This solution was a piece of engineering so brilliant that later connoisseurs of fashion and historians of engineering and technology reasoned that only the greatest engineer of them all—Gustave Eiffel—could have been its inventor. Admittedly, this was a wild guess, but in the serious world of engineering, an object of such lively hermeneutics only appears once in a lifetime. Moreover, legs fully rigged in porte-jarretelles do resemble the truss of a bridge, a pylon, or a tower—perhaps even the Eiffel Tower itself. It was therefore not surprising that Eiffel was thought a likely candidate, and rumors of his involvement were in fact in circulation “in various books and magazines” by the early twentieth century.1

The story went that Eiffel, despite the massive amount of work he expended on his tower and on countless bridges in France, Africa and the New World, not to mention the Statue of Liberty, still had time to ponder the structural problems posed by a minute accessory of the lingerie industry. After all, the man was a bridge-builder, a “pontifex,” somebody able to produce a work of enduring stability that spans the distance between two opposites. It was also characteristic of a truly great man that he would be able to divide his time between grand and small works evenly, depending on the challenge of the problem to be solved. Therefore a story, as unimaginative as it was apocryphal, began to circulate: that Eiffel’s wife suffered from sagging stockings and that the great man, in a moment of marital understanding, sat down at the kitchen table and drew a sketch of a new device—a garter belt designed around the famous slip-clasp. In France, Eiffel stands for all things brilliant, and so the story held up for a long time. The problem, however, is that this case of une belle mécanique was not in Eiffel’s style. It simply did not correspond with his sturdy, nineteenth-century overengineering.

The Arnodin-designed transporter bridge of Marseilles, completed in 1905. The platform ferry, which moved a few meters above the water, was suspended more than fifty meters below a trolley that ran across the horizontal deck. The bridge was demolished by German troops in 1944. These images appear in Sigfried Giedion’s book Bauen in Frankreich (1928).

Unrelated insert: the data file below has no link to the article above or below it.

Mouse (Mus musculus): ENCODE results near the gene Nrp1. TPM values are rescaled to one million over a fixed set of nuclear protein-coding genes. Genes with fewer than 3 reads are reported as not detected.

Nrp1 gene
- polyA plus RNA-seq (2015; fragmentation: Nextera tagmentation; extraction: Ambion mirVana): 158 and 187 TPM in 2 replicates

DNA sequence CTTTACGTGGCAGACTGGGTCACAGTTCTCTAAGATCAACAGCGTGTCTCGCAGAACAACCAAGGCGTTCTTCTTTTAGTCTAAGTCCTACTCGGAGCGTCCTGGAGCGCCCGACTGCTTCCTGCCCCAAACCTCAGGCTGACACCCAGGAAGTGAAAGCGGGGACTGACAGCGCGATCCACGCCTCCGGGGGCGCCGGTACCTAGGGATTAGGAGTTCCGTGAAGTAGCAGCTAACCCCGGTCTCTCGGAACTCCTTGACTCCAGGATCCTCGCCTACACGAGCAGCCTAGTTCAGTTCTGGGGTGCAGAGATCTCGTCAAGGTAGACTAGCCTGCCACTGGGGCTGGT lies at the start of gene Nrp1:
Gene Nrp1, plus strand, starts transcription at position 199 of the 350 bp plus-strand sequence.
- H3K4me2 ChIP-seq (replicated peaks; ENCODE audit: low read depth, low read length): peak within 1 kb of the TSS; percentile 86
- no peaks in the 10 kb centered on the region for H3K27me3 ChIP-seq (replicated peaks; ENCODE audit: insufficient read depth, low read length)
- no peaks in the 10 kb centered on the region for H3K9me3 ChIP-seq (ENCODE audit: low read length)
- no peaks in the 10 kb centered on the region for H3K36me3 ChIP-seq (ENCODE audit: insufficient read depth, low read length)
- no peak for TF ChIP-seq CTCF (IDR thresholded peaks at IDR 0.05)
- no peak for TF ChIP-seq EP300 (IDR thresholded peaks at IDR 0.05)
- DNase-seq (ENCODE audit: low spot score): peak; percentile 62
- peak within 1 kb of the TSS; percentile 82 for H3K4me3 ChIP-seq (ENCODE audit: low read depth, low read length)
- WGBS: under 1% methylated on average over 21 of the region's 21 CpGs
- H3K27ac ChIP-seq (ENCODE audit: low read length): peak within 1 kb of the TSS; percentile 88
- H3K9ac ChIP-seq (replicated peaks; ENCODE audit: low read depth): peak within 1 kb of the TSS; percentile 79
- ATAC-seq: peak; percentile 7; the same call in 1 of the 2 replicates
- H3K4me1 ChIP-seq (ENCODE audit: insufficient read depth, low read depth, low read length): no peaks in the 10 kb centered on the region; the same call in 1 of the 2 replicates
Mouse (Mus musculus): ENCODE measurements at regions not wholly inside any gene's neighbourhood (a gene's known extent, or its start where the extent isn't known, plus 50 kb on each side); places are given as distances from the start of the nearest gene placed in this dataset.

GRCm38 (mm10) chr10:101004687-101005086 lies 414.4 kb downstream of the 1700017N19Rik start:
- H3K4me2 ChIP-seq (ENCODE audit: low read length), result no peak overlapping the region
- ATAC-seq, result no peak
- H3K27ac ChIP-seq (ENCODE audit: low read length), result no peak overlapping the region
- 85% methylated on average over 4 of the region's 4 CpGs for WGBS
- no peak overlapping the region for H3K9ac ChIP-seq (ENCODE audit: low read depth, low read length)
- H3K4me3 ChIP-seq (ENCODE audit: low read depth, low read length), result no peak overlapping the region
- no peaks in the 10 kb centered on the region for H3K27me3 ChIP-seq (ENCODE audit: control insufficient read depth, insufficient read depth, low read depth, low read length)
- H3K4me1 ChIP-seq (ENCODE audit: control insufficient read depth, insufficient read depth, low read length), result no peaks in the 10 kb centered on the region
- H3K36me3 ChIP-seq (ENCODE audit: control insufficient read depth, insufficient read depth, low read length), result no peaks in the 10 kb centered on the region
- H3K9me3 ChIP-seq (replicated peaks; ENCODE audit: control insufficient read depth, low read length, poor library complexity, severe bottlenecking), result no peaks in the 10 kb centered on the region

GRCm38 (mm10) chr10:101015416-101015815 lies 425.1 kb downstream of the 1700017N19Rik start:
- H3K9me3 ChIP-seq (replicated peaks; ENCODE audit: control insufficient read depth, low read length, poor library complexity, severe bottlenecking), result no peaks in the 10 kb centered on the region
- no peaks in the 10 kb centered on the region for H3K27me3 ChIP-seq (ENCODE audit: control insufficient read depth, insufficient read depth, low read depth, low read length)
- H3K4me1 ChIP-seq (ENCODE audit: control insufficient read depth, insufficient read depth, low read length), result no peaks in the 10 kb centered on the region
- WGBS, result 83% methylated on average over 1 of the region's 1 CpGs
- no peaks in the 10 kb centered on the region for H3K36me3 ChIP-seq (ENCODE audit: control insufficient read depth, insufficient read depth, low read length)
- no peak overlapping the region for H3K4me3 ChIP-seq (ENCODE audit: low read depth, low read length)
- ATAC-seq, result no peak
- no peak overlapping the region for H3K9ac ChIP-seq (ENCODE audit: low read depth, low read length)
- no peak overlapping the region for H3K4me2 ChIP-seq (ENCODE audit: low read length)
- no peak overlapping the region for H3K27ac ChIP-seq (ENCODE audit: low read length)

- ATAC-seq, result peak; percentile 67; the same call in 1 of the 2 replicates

On the contrary, porte-jarretelles is anything but sturdy. In fact, it is as sturdy as a Citroën 2CV or a Voisin biplane. Une belle mécanique embodies “the economy of means”; where one bolt will do, only one bolt will be used. The windscreen wipers of the original Citroën 2CV only worked when the car was moving, and the oil cooler of the Voisin racing car was propelled by a fan fitted on the hood that started to turn when the car was at speed. This kind of minimalist thinking was alien to Eiffel but not to Ferdinand Arnodin (1845–1924), Eiffel’s contemporary who, like the legendary engineer, was also a builder and rebuilder, and is now best known for his work on bridges. Though his earlier inland bridges were very much like Eiffel’s, it was his invention of long-span transporter bridges over waterways that earned him his reputation. Unlike inland bridges, transporter bridges were devised to span the estuaries of busy ports such as Nantes and Marseilles. In the days before steam, the masts of sailing vessels were so tall that a fixed bridge would need to be very high, necessitating miles of approach ramps and tons of steel and concrete. Arnodin’s solution was as simple as it was improbable. Two tall, slender, trussed pylons on either side of the river were connected by a horizontal beam, from which cables were suspended carrying a small platform that resembled a small section cut from a fixed bridge. The platform, which hung very close to the surface of the water, moved from one side of the estuary to the other, allowing people and vehicles to cross without obstructing shipping.